The C1-series is a 10-bit, 120Hz, 2160p (3840 x 2160, 4K UHD) TV that uses self-emitting OLED sub-pixels. It is RGBW, which means that the red, green, blue, and white subpixels are grouped into pixels. The white sub-pixel is used to add brightness when needed.
A quick shout out to LG for the specifications on the website. “Color Fidelity 100%: Yes.” Classic non-information. Your guess as to what color standard is being referred to in that sentence is as good as mine.
You’ll find three USB 2.0 ports (two back, one side-facing), four 120Hz HDMI ports with eARC on port 2, an Ethernet port, coax for TV antenna or cable connections, a 3.5mm RS-232C port for system . controls, digital optical S/PDIF audio output, and a 3.5mm headphone jack. There’s also an 802.11ac Wi-Fi adapter and a Bluetooth 5.0 radio onboard.
Almost all the latest technologies are supported: HDR (Dolby Vision, HDR 10, HLG but no HDR 10+); movie maker mode; and Dolby Vision IQ, which uses the TV’s ambient light sensor to adjust its color output. For gaming, there’s FreeSync Premium, auto low latency, HGig (HDR Gaming Interest Group) tone mapping, variable refresh rate, G-Sync compatibility, and Stadia Cloud Gaming (with firmware updates).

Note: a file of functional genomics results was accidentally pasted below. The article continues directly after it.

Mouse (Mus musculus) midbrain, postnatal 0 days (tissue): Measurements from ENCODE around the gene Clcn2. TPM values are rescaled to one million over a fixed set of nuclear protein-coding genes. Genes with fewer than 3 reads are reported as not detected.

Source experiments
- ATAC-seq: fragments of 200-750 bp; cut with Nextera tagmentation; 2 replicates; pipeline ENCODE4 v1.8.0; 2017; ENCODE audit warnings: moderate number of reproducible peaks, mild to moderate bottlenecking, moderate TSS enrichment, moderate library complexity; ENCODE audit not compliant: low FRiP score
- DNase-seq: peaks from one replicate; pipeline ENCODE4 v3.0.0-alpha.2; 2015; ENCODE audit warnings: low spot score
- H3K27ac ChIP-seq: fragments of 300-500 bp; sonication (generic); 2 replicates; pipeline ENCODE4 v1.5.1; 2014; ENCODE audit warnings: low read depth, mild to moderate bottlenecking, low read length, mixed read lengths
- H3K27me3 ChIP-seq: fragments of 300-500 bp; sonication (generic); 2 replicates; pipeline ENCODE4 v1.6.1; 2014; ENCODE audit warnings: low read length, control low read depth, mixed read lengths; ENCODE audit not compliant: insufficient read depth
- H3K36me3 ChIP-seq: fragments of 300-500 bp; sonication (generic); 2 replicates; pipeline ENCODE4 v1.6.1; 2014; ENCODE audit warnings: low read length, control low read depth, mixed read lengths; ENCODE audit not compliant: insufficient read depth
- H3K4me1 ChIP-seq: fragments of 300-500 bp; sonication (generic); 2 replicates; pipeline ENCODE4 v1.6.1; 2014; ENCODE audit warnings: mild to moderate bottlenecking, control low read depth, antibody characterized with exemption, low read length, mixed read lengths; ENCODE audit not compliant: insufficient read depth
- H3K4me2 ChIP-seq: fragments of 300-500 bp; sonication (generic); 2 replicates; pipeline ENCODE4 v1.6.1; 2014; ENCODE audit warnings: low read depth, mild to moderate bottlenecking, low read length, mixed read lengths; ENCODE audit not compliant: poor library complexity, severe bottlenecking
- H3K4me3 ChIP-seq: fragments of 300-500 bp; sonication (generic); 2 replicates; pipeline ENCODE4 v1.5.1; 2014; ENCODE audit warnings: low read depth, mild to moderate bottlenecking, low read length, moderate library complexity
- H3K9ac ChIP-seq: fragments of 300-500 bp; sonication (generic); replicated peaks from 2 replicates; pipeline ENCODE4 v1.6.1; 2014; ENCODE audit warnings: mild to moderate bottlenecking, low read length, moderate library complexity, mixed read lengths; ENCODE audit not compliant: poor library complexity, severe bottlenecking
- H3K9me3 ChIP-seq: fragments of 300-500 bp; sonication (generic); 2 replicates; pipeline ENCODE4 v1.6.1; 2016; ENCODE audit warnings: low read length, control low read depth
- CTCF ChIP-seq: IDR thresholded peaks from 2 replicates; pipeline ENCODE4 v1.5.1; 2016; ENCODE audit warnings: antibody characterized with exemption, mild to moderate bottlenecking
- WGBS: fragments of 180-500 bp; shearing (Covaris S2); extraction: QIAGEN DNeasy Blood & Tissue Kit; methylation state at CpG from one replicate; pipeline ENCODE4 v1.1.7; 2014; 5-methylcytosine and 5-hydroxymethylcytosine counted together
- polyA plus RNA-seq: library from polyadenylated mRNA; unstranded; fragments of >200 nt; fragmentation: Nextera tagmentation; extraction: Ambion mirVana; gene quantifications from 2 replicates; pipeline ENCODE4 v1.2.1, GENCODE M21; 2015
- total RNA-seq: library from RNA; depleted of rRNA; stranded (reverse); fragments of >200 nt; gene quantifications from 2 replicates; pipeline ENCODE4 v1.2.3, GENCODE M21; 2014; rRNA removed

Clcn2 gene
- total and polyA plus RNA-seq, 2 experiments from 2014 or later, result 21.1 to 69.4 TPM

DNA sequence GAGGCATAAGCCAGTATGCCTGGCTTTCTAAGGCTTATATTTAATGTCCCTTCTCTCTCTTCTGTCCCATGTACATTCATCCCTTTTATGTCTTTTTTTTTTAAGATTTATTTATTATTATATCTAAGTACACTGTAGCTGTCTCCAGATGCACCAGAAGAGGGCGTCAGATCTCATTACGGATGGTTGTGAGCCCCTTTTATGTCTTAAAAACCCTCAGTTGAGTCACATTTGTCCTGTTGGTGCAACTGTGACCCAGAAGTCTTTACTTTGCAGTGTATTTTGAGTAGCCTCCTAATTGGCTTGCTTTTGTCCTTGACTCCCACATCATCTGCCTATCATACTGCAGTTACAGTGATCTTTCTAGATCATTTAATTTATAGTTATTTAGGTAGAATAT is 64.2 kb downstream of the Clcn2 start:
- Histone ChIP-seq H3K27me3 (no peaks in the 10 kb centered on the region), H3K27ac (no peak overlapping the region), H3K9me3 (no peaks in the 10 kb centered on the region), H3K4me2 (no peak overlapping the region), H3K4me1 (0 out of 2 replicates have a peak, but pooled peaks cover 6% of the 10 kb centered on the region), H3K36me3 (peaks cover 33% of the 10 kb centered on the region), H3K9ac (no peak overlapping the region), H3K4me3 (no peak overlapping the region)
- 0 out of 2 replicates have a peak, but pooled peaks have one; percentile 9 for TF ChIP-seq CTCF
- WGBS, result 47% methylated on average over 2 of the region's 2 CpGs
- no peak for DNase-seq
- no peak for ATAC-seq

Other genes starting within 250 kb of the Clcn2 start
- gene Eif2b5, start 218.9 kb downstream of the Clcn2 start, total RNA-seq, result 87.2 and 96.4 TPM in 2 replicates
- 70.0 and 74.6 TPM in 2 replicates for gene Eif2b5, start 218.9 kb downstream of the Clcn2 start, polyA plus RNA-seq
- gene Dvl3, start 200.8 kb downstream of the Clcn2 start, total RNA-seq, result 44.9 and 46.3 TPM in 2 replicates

Apple’s AirPlay 2 multi-room audio technology is available with Alexa and Google Assistant voice control. Dolby Atmos immersive audio is supported, as is the WiSA multi-channel wireless audio standard.
webOS and remote
LG is one of the few TV makers to use webOS, even though the company announced plans to license the operating system to other brands, and I really wonder why. I think webOS is significantly more efficient than Google TV or Samsung’s Smart TV user interface, so I guess it’s economics; That is, how much it costs a company, or how much they can earn if they use Google’s creation.